YAOUNDÉ, Cameroon – Pope Francis has condemned a “cowardly attack” on the Mugunga camp for internally displaced Persons (IDPs) in the eastern part of the Democratic Republic of Congo.

The camp is home to around 27,000 people. It came under fire on May 3 when it was bombed, with the Congolese military accusing the Rwanda-backed M23 rebels of carrying out the attack.

At least 18 people were killed, many of them children, according to the United Nations Office for the Coordination of Humanitarian Affairs (OCHA). It said more than 30 other people were wounded.

In a May 8 letter addressed to Bishop Willy Ngumbi Ngengele of Goma Diocese, Pope Francis said he learnt “with sorrow” the “cowardly attack perpetrated in the refugee camp of Mugunga.”

The pope expressed his spiritual closeness “to all those affected by this act of blind hatred, in which many children were not spared,” and expressed support for “the injured and the grieving families” and prayed for the repose of the souls of those who lost their lives.

Francis once more condemned “any act of violence to resolve conflicts – violence of which the poorest and most deprived are always the first victims.”

He called on the Congolese people “to keep hope alive” and invited “all political actors to work resolutely in the service of peace and brotherhood.”

Catholic bishops in the Democratic Republic of Congo (DRC) on May 6 issued a statement condemning “in the strongest terms” what they described as “a barbaric act, which constitutes a denial of humanity.”

Noting that human life is sacred and belongs only to God, the bishops warned that those who delight in taking human life will never go unpunished.

Both the DRC and the United States have accused M32 rebels of carrying out the attack. In a tweet May 8, the spokesperson for the US Department of State, Mark Miller said the U.S.  “strongly condemns the attack today from Rwanda Defense Forces and M23 positions on the Mugunga camp for Internally Displaced Persons in eastern Democratic Republic of the Congo. It is essential that all states respect each other’s sovereignty and territorial integrity.”

The Catholic bishops expressed their bewilderment at the situation where M23 rebels, backed by the Rwandan army, and the FARDC loyalist forces—despite being in conflict with each other—are positioning themselves on opposite sides of a long-standing camp for displaced people. This arrangement perpetually exposes vulnerable people who are already living in a state of dispossession.

“It is also surprising that this tragedy should occur at the gateway to Goma, a hyper-militarized city where many indications were given inviting the competent authorities to go on maximum alert to secure the population,” they said in a statement.

Bishop Sébastien-Joseph Muyengo Mulombe of Uvira in Eastern Congo told Crux the killers have “trivialized the tragedy of death” and kill fellow human beings for pleasure.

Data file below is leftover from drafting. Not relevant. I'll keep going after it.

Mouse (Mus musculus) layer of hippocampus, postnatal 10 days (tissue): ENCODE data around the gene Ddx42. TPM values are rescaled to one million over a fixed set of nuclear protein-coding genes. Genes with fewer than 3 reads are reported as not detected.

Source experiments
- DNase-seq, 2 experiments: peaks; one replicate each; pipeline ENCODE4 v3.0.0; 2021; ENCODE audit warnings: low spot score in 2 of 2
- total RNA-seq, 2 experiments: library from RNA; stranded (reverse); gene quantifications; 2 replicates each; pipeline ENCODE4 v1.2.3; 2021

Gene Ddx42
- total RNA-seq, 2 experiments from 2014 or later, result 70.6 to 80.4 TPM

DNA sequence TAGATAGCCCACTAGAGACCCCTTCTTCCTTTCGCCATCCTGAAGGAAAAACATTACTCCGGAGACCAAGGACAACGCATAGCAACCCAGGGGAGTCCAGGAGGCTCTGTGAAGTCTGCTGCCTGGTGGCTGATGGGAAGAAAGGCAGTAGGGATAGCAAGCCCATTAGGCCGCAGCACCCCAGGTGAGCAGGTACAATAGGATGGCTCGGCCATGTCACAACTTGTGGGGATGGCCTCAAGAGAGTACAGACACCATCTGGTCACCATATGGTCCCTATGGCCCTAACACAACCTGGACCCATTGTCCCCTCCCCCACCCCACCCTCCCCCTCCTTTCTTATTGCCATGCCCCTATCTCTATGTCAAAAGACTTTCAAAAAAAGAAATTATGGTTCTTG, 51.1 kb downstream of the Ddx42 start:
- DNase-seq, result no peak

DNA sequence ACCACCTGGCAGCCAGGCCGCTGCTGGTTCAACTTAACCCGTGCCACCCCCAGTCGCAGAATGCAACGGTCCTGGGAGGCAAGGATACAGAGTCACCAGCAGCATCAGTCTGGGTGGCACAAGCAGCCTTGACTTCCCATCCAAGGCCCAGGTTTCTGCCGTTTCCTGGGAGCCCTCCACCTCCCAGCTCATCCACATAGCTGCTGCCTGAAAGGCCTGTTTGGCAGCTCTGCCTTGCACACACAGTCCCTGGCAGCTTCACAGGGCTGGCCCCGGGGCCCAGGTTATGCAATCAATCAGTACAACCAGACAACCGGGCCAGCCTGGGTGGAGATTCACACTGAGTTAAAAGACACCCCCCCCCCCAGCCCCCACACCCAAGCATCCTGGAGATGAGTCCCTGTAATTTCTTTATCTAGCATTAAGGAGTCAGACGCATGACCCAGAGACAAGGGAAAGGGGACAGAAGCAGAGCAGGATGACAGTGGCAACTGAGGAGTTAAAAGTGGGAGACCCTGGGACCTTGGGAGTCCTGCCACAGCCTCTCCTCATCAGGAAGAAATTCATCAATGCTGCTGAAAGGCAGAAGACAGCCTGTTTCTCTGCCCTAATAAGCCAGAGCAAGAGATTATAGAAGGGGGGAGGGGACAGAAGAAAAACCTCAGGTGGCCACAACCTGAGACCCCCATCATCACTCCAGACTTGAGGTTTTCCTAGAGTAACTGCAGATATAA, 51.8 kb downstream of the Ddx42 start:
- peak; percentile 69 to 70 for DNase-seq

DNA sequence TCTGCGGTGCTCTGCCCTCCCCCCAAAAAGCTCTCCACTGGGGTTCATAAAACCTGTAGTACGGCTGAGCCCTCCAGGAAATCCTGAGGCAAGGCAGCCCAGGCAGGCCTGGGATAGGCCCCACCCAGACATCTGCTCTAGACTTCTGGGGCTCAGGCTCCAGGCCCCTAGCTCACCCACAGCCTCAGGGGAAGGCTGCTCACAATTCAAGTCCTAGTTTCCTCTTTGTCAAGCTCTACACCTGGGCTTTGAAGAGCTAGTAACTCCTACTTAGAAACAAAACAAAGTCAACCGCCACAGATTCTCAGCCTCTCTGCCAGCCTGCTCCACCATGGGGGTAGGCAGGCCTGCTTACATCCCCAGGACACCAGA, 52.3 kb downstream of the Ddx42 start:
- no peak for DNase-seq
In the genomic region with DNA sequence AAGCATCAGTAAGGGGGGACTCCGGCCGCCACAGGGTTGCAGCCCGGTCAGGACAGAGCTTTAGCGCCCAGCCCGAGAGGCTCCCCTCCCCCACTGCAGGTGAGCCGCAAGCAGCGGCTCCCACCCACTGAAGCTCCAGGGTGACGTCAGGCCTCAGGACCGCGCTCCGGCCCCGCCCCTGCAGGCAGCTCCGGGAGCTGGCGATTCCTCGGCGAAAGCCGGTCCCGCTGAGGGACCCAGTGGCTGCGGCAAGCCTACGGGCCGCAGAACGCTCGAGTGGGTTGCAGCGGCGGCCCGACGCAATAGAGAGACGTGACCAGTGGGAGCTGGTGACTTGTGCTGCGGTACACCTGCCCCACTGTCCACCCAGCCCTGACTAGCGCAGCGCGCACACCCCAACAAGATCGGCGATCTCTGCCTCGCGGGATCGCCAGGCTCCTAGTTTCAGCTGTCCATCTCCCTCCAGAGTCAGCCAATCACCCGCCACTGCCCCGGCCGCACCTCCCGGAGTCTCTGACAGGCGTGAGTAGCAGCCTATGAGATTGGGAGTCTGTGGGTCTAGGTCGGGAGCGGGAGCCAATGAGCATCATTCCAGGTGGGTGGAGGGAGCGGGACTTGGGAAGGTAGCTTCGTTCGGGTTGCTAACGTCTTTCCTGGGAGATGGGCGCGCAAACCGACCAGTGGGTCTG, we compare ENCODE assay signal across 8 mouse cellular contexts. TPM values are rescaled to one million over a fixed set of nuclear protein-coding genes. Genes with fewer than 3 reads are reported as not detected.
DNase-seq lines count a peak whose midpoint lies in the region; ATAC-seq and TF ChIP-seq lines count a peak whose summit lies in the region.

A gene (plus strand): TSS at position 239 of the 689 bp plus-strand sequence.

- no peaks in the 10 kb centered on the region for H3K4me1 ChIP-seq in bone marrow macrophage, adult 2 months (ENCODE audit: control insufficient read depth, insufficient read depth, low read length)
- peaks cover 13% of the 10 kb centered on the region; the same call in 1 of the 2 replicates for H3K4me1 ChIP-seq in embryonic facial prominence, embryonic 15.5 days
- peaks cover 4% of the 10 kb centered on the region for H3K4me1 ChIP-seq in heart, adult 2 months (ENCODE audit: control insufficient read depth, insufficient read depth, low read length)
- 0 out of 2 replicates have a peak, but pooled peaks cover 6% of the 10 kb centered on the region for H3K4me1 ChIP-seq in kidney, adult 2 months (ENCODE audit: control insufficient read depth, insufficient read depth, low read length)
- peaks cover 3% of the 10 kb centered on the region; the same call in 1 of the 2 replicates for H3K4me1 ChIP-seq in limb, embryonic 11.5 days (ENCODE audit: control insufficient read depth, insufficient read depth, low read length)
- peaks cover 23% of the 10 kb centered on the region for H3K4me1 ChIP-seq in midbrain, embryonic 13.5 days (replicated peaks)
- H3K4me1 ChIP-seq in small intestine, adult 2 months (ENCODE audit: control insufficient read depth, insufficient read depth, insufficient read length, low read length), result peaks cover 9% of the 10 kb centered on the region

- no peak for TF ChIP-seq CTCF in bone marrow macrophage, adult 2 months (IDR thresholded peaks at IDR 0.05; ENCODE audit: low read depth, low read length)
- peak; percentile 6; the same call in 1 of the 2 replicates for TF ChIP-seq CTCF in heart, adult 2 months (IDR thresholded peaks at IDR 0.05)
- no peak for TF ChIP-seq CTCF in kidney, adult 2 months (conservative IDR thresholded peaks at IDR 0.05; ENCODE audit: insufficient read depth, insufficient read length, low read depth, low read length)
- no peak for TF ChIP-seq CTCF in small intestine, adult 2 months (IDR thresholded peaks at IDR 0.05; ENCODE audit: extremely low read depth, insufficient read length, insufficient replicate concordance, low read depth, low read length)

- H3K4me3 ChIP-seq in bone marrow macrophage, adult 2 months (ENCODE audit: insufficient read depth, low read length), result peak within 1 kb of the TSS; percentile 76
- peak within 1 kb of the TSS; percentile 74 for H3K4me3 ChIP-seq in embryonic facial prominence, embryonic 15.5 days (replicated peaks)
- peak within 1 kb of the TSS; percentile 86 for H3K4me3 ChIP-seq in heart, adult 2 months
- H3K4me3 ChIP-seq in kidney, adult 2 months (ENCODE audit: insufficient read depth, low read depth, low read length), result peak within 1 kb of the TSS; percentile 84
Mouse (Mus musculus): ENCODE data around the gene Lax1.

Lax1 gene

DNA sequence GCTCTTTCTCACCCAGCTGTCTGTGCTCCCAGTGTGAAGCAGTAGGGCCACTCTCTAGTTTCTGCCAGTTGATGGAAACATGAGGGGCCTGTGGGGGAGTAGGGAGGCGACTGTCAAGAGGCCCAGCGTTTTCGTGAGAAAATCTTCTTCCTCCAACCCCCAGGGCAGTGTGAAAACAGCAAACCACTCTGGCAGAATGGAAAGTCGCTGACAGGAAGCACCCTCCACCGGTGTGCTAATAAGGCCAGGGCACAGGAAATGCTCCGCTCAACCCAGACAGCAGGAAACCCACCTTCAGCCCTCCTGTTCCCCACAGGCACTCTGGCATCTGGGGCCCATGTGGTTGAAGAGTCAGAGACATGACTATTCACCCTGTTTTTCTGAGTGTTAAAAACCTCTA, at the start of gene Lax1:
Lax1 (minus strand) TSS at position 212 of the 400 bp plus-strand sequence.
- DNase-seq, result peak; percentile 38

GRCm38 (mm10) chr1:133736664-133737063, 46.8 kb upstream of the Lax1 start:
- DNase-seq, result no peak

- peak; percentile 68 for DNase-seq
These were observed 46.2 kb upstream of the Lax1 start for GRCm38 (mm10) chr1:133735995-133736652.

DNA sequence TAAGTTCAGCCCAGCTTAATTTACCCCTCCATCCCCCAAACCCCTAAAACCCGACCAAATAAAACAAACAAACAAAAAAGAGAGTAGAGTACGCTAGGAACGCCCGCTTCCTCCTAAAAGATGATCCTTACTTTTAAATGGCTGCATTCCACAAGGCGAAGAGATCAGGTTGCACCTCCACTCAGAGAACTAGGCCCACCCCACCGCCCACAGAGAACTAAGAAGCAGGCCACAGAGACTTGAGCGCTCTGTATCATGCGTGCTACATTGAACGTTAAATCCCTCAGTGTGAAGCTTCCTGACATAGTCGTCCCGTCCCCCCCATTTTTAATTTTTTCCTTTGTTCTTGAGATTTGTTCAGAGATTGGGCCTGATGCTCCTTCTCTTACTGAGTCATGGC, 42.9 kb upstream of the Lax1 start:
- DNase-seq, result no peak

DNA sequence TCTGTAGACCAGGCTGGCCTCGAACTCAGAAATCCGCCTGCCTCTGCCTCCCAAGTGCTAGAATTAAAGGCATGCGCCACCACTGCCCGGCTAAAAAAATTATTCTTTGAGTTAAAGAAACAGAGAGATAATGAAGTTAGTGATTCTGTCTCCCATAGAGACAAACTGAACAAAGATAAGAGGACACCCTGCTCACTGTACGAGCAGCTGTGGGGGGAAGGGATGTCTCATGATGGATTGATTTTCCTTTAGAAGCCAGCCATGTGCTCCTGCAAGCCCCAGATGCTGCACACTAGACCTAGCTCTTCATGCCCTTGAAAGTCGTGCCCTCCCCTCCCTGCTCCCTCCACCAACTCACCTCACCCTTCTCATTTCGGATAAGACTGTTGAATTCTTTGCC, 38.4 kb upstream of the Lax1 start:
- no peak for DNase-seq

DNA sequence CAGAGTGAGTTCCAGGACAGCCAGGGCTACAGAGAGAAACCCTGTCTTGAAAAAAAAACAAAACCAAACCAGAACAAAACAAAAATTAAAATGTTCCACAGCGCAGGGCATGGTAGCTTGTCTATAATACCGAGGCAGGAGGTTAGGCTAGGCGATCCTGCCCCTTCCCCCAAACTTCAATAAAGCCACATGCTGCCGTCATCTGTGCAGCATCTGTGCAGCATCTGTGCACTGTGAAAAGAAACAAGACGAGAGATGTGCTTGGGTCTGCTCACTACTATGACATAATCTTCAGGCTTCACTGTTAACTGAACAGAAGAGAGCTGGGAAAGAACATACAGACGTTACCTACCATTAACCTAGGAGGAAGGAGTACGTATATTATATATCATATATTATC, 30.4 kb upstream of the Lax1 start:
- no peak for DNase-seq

“Wherever we live, work, find ourselves, etc., we know that anything can happen, “he said.

Rwanda has pushed back on the accusations, calling the U.S. and DRC accusations against Rwanda “unjustified.”

“Rwanda will not shoulder the responsibility for the bombing of the IDP camps around Goma, or the security and governance failures of the government of the DRC” reads a May 4 statement by the Rwandan government.

Eastern DRC has for over 30 years now been beset by insecurity, with over 100 militia groups fighting for the control of the region’s territory and vast mineral deposits.

Tantalum – a key component in the production of smartphones – is present in vast quantities in Goma. Recently, the Congolese government raised concerns about the existence of “blood minerals” smuggled into Apple Inc’s supply chain, with tantalum being cited.

Muyengo called for a stronger State presence, saying it was essential for stability, governance, and addressing the challenges faced by communities in conflict-affected regions.

“In my view, the most crucial requirement is the revival or resurgence of the State. The events unfolding in the eastern part of our country serve as clear indicators of the State’s absence,” he told Crux.

He also called on the country’s authorities to examine the dynamics of DRC’s diplomacy, noting that many western powers who were once friends seem to have turned their backs on the Congo.

“Sometimes, when we lament the fact that smaller countries like Rwanda, Uganda, and Burundi occupy our thoughts at night, we are reminded that powerful nations stand behind them. However, it’s essential not to overlook the fact that some of these very nations, including the United States, were once allies with us,” the bishop said.

Muyengo asserted that the shift in attitude toward the DRC by its former allies can be traced back to the mineral issue, and hinted that Western governments might have a hand in the ongoing conflict in the country’s Eastern region, potentially orchestrating a situation conducive to mineral theft.

He said that the Congolese people not only endure the hardships of conflict but also share responsibility for the current situation. This responsibility arises from their frequent failure to denounce movements and individuals whom they suspect might pose a threat to the country’s security.